There will be no funding for this study, as no additional costs have been identified. It will be undertaken by Gareth Walters and Vicky Moore as part of their roles at the NHS regional occupational lung disease centre at Birmingham Chest Clinic, Great Charles Street, Birmingham, UK.
The timescale for this study is 3 months.
Calnan CD. Cyanoacrylate dermatitis. Contact dermatitis 1979;5:165-7.
Gannon PF, Newton DT, Belcher J, Pantin CF, Burge PS. Development of OASYS-2: a system for the analysis of serial measurement of peak expiratory flow in workers with suspected occupational asthma. Thorax 1996;51:484–9.
Lozewicz S, Davison AG, Hopkirk A, Burge PS, Boldy DA, Riordan JF, McGivern DV, Platts BW, Davies D, Newman Taylor AJ. Occupational asthma due to methyl methacrylate and cyanoacrylates. Thorax. 1985;40(11):836-9.
McDonald JC, Chen Y, Zekveld C et al. Incidence by occupation and industry of acute work related respiratory diseases in the UK, 1992-2001. Occup Environ Med 2005;62(12):836-42.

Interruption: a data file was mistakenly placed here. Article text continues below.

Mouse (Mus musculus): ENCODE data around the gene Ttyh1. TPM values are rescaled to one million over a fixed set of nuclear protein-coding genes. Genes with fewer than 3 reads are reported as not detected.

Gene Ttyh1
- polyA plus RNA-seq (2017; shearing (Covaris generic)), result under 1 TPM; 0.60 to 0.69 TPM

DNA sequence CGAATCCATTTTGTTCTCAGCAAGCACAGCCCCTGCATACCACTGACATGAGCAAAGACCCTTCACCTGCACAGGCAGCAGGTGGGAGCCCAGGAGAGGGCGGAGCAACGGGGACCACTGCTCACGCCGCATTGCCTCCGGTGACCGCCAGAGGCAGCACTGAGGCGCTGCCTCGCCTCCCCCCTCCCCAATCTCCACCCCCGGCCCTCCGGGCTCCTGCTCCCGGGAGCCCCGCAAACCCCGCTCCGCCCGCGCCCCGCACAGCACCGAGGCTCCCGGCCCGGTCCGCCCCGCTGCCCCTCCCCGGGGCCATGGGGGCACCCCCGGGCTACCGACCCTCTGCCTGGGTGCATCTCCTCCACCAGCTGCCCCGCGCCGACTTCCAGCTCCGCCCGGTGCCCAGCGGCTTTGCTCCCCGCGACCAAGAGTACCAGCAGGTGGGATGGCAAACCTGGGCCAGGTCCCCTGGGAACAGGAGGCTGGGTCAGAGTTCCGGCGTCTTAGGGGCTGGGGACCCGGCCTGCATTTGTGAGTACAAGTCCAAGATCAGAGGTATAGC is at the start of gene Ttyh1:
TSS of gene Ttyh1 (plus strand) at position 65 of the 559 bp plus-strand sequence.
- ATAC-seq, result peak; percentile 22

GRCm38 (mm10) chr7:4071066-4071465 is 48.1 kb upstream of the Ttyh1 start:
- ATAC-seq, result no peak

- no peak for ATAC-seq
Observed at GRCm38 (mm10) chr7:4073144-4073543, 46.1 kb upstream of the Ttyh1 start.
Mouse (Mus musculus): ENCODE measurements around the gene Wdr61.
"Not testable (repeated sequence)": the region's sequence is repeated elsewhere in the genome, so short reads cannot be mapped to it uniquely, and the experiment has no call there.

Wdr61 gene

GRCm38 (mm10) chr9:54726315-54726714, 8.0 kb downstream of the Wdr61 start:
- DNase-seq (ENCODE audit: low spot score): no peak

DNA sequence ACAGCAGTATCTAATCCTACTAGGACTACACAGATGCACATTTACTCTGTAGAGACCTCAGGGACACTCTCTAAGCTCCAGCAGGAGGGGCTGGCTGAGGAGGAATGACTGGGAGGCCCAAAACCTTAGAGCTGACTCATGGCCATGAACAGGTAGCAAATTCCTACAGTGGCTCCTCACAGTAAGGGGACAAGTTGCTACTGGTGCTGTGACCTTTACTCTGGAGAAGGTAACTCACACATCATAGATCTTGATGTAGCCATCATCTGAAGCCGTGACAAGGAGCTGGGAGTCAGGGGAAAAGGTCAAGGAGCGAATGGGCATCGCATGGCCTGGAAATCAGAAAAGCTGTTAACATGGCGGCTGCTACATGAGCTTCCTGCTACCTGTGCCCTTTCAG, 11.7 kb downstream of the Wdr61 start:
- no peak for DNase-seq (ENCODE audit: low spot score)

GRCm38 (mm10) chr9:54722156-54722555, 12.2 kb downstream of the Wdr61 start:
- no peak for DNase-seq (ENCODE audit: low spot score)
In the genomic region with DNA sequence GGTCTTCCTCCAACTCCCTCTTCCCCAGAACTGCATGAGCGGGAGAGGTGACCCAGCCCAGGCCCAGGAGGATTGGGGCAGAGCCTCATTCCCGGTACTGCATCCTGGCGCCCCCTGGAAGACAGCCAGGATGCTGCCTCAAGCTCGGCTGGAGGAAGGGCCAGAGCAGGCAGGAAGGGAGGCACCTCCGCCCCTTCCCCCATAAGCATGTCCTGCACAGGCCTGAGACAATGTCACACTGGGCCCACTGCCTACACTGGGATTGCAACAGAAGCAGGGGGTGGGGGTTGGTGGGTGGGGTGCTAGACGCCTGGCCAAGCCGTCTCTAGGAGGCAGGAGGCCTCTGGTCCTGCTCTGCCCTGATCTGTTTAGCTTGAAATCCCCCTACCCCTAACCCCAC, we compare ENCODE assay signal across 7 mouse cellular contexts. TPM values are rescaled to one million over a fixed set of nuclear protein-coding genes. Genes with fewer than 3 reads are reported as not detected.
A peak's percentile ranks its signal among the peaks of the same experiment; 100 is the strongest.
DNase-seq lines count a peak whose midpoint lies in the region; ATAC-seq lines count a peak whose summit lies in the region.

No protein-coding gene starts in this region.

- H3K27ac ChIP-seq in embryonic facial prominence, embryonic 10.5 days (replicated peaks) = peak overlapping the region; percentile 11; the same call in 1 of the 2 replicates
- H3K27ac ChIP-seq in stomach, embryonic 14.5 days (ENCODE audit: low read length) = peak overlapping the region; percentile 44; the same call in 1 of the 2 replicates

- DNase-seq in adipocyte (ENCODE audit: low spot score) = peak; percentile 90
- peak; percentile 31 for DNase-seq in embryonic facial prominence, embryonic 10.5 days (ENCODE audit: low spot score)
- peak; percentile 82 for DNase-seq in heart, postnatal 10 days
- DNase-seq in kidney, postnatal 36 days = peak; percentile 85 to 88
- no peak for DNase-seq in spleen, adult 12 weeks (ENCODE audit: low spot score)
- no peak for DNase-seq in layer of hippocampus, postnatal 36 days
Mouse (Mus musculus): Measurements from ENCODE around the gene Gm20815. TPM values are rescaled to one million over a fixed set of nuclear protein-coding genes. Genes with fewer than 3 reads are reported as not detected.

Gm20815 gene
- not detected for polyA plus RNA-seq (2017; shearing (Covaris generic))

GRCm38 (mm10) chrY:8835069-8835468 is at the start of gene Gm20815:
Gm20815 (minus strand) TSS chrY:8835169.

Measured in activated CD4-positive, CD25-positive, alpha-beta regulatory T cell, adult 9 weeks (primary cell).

Quanjer PH, Tammeling GJ, Cotes JE, Pedersen OF, Peslin R, Yernault JC. Lung volumes and forced ventilatory flows. Report Working Party Standardization of Lung Function Tests, European Community for Steel and Coal. Official Statement of the European Respiratory Society. Eur Respir J Suppl 1993;16:5–40.
Quirce S, Baeza ML, Tornero P, Blasco A, Barranco R, Sastre J. Occupational asthma caused by exposure to cyanoacrylate. Allergy 2001;56(5):446-9.
Sauni R1, Kauppi P, Alanko K, Henriks-Eckerman ML, Tuppurainen M, Hannu T. Occupational asthma caused by sculptured nails containing methacrylates. Am J Ind Med 2008;51(12):968-74.
Savonius B, Keskinen H, Tuppurainen M, Kanerva L. Occupational respiratory disease caused by acrylates. Clin Exp Allergy 1993;23(5):416-24.
Walters GI, Kirkham A, McGrath EE, Moore VC, Robertson AS, Burge PS. Twenty years of SHIELD: decreasing incidence of occupational asthma in the West Midlands, UK? Occup Environ Med 2015; 72(4):304-10.
Wrangsjo K, Swartling C, Meding B. Occupational dermatitis in dental personnel: contact dermatitis with special reference to (meth)acrylates in 174 patients. Contact Dermatitis 2001;45:158-63.
Yan K, Salome C, Woolcock AJ. Rapid method for measurement of bronchial responsiveness. Thorax 1983;38:760–5.
Please sign in or register to add your thoughts.